A13: Yes. Such ownership interests [rights] may create a conflict and should be reviewed during the pre-clearance process.
Q14: Will there be a written document outlining the options I have and the actions I must take to maintain compliance with the Standards of Ethical Conduct?
A14: Yes, a written ethics agreement will be created that will identify conflicts and the necessary steps that you will take to resolve the identified conflicts.
Q15: What if the divestiture of a conflicting asset such as stock results in significant capital gains and, in turn, subjects me to a tax liability?
A15: Such divestiture may make you eligible for a certificate of divestiture (CD)*. Please note: you will NOT be eligible to receive a CD if you sell your stock PRIOR to submitting the necessary paperwork to request it.
Q16: What is a Certificate of Divesture?
A16: A Certificate of Divestiture (CD) is a mechanism which allows an employee who must divest certain financial interests to reduce a potential tax burden. The CD is used when you would realize a capital gain from the sale of a holding, and it permits you to defer the tax on the capital gain because you had to sell the holding due to your Government position.
Q17: How do I initiate a CD?
A17: Once you have been directed to divest, you will work with your Institute or Center Ethics Office to initiate the paperwork to request a Certificate of Divesture.
Q18: Is there additional information on CDs?
A18: Yes, the Office of General Counsel at HHS has FAQs on this process and the Office of Government Ethics has a pamphlet about the CD program. To view these documents, please access the following web links (this information can also be found on the NIH Ethics Website under Certificate of Divestures):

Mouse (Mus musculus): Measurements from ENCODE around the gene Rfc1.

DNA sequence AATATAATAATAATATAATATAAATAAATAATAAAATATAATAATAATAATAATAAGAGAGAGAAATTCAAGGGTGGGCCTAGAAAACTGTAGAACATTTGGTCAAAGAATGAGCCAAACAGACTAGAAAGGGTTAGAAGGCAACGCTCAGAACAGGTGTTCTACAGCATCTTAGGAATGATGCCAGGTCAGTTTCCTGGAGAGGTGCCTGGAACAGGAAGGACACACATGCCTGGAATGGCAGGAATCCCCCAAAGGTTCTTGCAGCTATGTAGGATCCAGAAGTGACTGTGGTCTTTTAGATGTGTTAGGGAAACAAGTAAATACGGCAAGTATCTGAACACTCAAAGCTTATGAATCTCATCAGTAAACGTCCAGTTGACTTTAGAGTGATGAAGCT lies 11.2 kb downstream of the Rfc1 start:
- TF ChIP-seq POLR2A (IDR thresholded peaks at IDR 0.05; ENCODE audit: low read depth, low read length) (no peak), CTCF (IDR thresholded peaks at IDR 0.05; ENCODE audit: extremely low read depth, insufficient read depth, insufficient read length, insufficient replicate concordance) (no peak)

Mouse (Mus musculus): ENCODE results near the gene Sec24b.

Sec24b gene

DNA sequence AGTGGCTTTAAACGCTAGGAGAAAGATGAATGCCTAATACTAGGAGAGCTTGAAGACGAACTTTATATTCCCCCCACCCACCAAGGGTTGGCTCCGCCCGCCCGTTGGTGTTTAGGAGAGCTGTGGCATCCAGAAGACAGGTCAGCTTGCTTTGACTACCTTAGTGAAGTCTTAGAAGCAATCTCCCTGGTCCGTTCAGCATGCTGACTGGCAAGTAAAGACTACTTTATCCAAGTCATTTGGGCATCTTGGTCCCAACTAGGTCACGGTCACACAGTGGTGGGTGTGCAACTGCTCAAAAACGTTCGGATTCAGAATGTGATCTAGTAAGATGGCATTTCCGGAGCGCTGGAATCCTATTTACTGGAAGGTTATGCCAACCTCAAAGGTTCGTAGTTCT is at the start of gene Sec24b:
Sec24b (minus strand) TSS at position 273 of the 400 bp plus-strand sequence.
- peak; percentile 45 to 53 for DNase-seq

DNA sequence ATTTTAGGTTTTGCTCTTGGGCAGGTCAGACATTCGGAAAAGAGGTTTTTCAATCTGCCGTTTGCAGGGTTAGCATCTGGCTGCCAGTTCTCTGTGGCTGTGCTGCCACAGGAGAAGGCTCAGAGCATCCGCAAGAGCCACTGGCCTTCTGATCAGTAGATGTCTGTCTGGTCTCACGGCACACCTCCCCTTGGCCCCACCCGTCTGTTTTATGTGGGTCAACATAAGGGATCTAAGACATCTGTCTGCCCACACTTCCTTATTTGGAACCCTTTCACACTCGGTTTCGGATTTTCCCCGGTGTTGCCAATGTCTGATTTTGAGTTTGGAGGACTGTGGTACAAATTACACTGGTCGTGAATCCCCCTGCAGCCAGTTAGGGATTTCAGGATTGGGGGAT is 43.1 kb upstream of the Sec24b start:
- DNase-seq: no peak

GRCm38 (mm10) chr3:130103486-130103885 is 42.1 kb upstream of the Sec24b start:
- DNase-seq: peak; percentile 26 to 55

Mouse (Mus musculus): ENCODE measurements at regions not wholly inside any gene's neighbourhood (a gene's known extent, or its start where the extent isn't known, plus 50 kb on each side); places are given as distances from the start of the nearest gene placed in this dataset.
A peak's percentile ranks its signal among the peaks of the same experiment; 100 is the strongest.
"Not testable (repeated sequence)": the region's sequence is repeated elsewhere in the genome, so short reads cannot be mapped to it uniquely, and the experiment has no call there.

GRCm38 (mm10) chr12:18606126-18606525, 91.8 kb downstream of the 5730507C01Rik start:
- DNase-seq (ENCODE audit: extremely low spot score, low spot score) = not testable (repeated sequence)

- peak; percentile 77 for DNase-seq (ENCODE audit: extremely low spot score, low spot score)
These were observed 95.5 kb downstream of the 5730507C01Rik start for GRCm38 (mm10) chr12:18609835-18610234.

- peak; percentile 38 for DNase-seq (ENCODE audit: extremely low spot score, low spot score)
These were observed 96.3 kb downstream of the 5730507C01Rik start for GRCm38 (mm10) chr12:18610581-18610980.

Q19: What if I have an SAO bond that will mature soon?
A19: Exceptions to an immediate divesture can be made on a case by case basis. Divesture will still take place after the agreed upon grace period from the employee’s starting date.
Q20: After completing the pre-clearance review and submitting the forms 278 and 717, will I be required to submit any other documents or forms?
A20: Perhaps. If you wish to continue to engage in an outside activity such as teaching a class or editing a journal, for example you most likely will need to seek prior approval to do so through the submission of an Request for Approval of Outside Activity HHS Form 520*. Continued participation of an outside activity will be discussed in your ethics agreement, and your ethics official will help you with the necessary paperwork.
Q21: What happens if I make a mistake on the ethics paperwork such as the financial disclosure form?
A21: You are required to provide the information requested. However, if you later identify an inadvertent omission, notify your ethics official and we can work with you to make the appropriate corrections.
Q22: To whom do I direct questions regarding this process?
A22: You should consult with your Institute or Center’s Ethics Office. Contact information can be found at: http://ethics.od.nih.gov/coord.pdf
Under 5 CFR 5501.109, a SAO is generally defined as a pharmaceutical, biotechnology and medical device manufacturing company; or other organization with similar interests or involvement. For additional information on SAOs, please see -- http://ethics.od.nih.gov/topics/sao/sao-intro.htm.